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Group defers gay issue to 2012


April 30, 2010 | MANILA, Philippines (UMNS)

A UMNS 2007 map 
courtesy of GCFA.
A UMNS 2007 map courtesy of GCFA.

In many United Methodist circles, debate over the role of gays and lesbians in the church sparks controversy and creates bitter divisions.

In order to avoid having their work overshadowed, the committee asked to craft a worldwide vision for The United Methodist Church decided to leave issues of ordination of gay and lesbian ministers to General Conference. At present, self-professed practicing homosexuals are not eligible for ordination.

“While some will view this as a victory for one side in the debate, the committee believes it best to advance the worldwide nature of the church and leave this process as it is,” said Kansas Area Bishop Scott Jones, chair of the committee that met April 19-22 in Manila.

In other actions, the Committee to Study the Worldwide Nature of The United Methodist Church also agreed to ask the 2012 General Conference to:

  • Grant more autonomy to regional United Methodist bodies while retaining the denomination’s unique connectional nature. That includes allowing regional bodies to determine if bishops are elected for life, or to shorter terms.
  • Shorten and simplify the Book of Discipline, now mainly North American in focus, so it can be used effectively around the world.
  • Continue the Council of Bishops as the key unifying force in the denomination.
  • Retain the Social Principles, which have guided the denomination’s Wesleyan commitment to social justice, in the Book of Discipline.
  • Retain doctrinal standards such as the Articles of Religion, Confession of Faith and General Rules as binding for the worldwide church.
Bishop Scott Jones
Bishop Scott Jones

After much discussion, the committee agreed more research and input are needed on the role of general agencies. That debate focused on which of the church’s general agencies are U.S.-focused, and which are truly worldwide in nature. A main issue is whether entities outside the United States should have their own agencies, or whether some general agencies should be located outside the United States.

Respectful dialogue

Despite varying views on the emotional issue of the ordination of non-celibate homosexuals, the hour-long conversation among the members of the Committee to Study the Worldwide Nature of The United Methodist Church remained civil and respectful.

The Rev. Kathy Stengel of the Western New York Annual (regional) Conference said taking ordination standards away from the General Conference would guarantee defeat of all committee recommendation at the 2012 General Conference.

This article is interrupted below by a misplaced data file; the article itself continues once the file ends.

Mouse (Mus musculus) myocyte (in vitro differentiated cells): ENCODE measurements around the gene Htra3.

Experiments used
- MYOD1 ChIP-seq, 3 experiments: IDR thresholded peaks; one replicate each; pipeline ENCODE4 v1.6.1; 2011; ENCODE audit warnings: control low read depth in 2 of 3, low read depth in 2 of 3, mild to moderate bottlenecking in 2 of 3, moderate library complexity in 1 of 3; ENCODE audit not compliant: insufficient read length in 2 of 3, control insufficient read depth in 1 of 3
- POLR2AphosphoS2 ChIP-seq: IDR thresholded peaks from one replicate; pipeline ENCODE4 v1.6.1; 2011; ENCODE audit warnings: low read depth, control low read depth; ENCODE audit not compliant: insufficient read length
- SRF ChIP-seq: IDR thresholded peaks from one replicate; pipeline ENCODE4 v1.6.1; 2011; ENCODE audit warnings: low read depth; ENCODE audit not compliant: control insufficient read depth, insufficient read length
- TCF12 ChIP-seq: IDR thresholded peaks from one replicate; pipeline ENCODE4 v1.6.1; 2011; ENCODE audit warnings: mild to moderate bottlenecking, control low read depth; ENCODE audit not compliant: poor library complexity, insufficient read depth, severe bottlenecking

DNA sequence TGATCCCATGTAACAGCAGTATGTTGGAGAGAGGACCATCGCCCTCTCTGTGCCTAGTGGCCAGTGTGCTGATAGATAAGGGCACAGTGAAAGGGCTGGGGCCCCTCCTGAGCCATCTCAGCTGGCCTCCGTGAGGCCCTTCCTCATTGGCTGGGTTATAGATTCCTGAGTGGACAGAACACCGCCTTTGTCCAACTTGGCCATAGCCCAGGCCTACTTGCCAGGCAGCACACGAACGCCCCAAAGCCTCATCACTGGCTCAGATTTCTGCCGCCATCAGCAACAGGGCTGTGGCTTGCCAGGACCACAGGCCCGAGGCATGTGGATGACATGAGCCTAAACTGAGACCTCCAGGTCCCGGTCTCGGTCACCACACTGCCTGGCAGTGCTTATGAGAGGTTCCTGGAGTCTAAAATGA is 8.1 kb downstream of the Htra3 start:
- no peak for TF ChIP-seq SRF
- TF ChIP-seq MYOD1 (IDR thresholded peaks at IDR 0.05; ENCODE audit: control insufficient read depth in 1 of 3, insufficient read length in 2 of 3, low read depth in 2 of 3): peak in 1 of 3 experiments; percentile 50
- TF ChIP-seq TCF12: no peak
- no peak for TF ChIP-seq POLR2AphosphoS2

“I am not willing to sacrifice the work of the committee over the issue of homosexuality,” said an emotional Marjorie Suchocki, a California theologian who supports ordination of non-celibate gays and lesbians.

The Rev. Timothy McClendon of the South Carolina Annual Conference said committee members struggled with the issue, but decided “this was a core principle that needed to be held with the General Conference,” the church’s top legislative body.

McClendon added that the Judicial Council has ruled ordination “is not local, not provincial, but is worldwide.”

International vision

Created by the 2008 General Conference, the 20-member committee is seeking to develop a just, balanced framework for a denomination whose focus, historically dominated by the United States, is shifting to Africa, Europe and the Philippines.

The Rev. Forbes 
The Rev. Forbes Matonga

Members of the committee represent the United States, Africa, Europe and the Philippines. Its members include bishops, theologians, experts on church law, laypersons and ethnic caucus representatives.

One member, the Rev. Forbes Matonga of Zimbabwe, said the committee’s work is vital for United Methodists who live outside the United States.

“Connectionalism is not top down, but side by side. If we decentralize, we empower our denomination to be more involved regionally,” Matonga said. “By creating this structure, we are giving more legitimacy to our churches (outside the United States).”

Jones said, “We are making quite a list of how we might live more fully in our worldwide nature. We have seen a vision of The United Methodist Church as a worldwide embodiment of Christ.”

The committee adopted a vision statement to guide the rest of its work.

“We see a worldwide United Methodist Church driven to make disciples of Jesus Christ for the transformation of the world. To live more fully into this vision, we are working toward deeper connections throughout the church, greater local authority, and more equitable sharing of power and representation around the world.”

The committee will next meet in August in Abidjan, Côte d’Ivoire. That meeting will be preceded by a series of listening-post sessions in Mozambique, Zimbabwe, Democratic Republic of Congo and Liberia. The committee’s full report for the 2012 General Conference is due by July 2011.

*Drachler is communications consultant for the study committee.

News media contact: David Briggs, Nashville, Tenn., (615) 742-5470 or newsdesk@umcom.org.

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